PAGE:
Nissan concept puts Faraday Cage in an armrest for incommunicado driving
Although there are plenty of ways to avoid being distracted while driving, starting with a healthy dose of self control, Nissan has taken a no-holds barred approach to stopping smartphone communication on the move. Meet the Signal Shield concept, a Faraday Cage for the armrest of your car.
All human drivers are susceptible to distraction behind the wheel, no matter how experienced or responsible. And few things are more distracting than the buzzing, glowing little screens we carry in our pockets. According to research quoted by Nissan, more than 30 percent of drivers admitted to using their phone while driving in 2016, compared to 8 percent in 2014. The company also found that 18 percent of drivers have texted while driving.
There are plenty of ways to avoid using smartphones on the road, starting with self control. Some people flick their device to flight mode, and there are plenty of apps to automatically reply to incoming messages with a predetermined response while driving. Apple CarPlay and Android Auto also work to cut distraction by putting main phone functions on the car's infotainment display, and allowing drivers to use the inbuilt voice assistant for hands-free messaging.
But Nissan has sought to remove gadget distraction completely by building a Faraday Cage for the armrest of its cars. Putting your phone into the Shield is essentially putting it in a box no electromagnetic signal can penetrate. Cellular, Wi-Fi, Bluetooth or GPS won't work while the armrest lid is closed.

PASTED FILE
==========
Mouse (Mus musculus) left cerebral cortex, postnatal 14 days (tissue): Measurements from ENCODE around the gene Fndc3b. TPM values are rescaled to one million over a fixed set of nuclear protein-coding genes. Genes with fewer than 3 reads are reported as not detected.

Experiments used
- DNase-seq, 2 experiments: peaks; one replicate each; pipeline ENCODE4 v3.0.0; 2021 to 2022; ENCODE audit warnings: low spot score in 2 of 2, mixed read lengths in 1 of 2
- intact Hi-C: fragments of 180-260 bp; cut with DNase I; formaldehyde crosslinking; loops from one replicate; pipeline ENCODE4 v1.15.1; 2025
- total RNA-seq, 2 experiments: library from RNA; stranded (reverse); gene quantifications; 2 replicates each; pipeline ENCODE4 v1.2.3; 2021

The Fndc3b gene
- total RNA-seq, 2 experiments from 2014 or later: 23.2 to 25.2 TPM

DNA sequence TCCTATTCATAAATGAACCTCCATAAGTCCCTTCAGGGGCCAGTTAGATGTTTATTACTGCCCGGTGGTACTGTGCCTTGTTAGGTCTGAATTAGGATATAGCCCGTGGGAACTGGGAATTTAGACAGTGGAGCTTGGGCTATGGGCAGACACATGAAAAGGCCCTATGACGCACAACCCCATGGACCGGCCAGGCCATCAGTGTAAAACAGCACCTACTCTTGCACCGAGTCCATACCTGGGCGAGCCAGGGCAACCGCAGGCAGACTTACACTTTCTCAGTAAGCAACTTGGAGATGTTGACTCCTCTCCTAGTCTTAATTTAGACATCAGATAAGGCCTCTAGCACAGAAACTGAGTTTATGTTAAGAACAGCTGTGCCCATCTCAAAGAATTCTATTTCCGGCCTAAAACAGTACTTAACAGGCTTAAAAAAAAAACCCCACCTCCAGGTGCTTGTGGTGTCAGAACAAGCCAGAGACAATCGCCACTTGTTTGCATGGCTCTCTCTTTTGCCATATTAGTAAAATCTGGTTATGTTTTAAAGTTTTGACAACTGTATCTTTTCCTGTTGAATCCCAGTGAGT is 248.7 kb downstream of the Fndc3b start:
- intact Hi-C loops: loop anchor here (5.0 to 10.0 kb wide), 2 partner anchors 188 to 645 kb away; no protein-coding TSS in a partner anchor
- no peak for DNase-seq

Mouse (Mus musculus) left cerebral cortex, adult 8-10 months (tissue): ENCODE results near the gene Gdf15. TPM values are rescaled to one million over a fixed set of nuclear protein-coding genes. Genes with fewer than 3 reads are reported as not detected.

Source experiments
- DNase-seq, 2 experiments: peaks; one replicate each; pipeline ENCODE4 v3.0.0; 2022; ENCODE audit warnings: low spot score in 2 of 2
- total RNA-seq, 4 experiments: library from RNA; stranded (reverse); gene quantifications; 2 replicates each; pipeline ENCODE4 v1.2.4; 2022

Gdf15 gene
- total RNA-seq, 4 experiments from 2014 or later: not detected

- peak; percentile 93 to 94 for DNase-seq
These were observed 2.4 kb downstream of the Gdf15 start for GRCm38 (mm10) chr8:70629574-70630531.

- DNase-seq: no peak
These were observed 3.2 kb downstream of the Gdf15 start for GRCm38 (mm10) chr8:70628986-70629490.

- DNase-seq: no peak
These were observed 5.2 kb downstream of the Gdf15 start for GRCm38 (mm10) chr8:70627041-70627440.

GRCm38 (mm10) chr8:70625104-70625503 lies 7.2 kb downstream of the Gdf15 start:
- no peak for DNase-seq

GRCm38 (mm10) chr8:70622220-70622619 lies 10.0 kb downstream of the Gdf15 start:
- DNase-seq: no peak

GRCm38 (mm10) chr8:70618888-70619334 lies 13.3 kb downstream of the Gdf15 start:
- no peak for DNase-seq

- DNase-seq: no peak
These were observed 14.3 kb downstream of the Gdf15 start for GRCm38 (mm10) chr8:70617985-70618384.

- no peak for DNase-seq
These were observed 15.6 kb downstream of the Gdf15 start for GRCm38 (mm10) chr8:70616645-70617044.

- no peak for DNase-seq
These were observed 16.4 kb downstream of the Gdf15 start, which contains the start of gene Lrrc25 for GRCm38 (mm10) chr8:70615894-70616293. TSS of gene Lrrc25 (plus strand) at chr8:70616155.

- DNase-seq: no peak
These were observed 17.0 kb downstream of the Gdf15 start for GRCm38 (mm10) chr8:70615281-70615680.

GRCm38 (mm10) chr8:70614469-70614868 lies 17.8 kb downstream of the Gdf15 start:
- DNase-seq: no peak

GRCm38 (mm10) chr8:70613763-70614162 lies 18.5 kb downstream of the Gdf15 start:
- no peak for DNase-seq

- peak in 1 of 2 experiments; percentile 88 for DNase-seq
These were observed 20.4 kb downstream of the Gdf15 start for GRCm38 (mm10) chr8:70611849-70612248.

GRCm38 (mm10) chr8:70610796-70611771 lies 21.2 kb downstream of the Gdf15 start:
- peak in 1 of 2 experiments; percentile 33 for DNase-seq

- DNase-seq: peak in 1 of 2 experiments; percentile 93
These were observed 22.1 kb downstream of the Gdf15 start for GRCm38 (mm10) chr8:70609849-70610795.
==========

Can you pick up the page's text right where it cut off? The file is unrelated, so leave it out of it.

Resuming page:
Locking the phone away doesn't render it completely useless. Drivers are able to hook it up to the audio system using AUX or USB connections, although playing music through AUX does involve using the phone to change song, playlist or podcast. If the driver forgets to set their playlist up or wants to change their music on the fly, they're going to need to grab the phone again, which kind of defeats the purpose.
As such, we can't see this concept – as well intentioned as it may be – gaining much traction. People already know they shouldn't use their phones while driving, and even the prospect of a fine or an accident isn't enough to stop a worrying percentage of them. So the likelihood of such drivers exercising enough self control to lock their phone away for the duration of a car trip in the first place probably isn't high. Still, you have to at least give Nissan some credit for attempting to tackle the issue.
"Nissan produces some of the safest cars on the road today, but we are always looking at new ways to improve the wellbeing of our customers," says Alex Smith, Managing Director of Nissan GB. "The Nissan Signal Shield concept presents one possible solution for giving drivers the choice to remove all smartphone distractions while driving. This is about delivering more control at the wheel, not less. Some drivers are immune to the activity of their smartphone, but for those who struggle to ignore the beeps and pings, this concept provides a simple solution in this very 'connected' world we live in."
You can check the Signal Shield concept system out below.